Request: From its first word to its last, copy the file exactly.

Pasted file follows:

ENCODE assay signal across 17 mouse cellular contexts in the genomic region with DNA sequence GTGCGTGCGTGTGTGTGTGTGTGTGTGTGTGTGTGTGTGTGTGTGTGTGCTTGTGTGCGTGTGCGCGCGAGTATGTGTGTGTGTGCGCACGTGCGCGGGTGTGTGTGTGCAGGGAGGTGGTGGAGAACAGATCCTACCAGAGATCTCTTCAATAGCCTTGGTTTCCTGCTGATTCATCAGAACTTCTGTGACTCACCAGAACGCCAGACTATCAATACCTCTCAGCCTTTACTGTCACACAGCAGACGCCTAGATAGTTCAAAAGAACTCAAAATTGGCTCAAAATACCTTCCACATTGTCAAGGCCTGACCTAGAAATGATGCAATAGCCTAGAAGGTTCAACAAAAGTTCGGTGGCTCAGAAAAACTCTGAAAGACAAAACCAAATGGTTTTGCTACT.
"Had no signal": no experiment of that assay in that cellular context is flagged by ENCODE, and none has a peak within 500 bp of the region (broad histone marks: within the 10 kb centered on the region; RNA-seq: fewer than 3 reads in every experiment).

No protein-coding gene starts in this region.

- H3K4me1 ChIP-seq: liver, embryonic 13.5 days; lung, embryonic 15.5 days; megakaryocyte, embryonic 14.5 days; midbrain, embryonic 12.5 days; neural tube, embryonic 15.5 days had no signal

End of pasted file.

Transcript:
ENCODE assay signal across 17 mouse cellular contexts in the genomic region with DNA sequence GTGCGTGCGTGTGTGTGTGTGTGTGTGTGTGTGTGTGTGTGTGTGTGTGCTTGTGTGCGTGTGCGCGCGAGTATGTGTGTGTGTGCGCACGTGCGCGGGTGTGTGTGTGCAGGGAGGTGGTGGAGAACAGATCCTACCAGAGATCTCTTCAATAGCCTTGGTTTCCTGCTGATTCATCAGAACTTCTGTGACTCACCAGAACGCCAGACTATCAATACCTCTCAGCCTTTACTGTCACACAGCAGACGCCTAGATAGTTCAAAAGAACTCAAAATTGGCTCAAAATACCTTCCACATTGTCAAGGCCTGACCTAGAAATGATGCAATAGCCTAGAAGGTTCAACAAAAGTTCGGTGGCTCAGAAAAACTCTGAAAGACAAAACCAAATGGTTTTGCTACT.
"Had no signal": no experiment of that assay in that cellular context is flagged by ENCODE, and none has a peak within 500 bp of the region (broad histone marks: within the 10 kb centered on the region; RNA-seq: fewer than 3 reads in every experiment).

No protein-coding gene starts in this region.

- H3K4me1 ChIP-seq: liver, embryonic 13.5 days; lung, embryonic 15.5 days; megakaryocyte, embryonic 14.5 days; midbrain, embryonic 12.5 days; neural tube, embryonic 15.5 days had no signal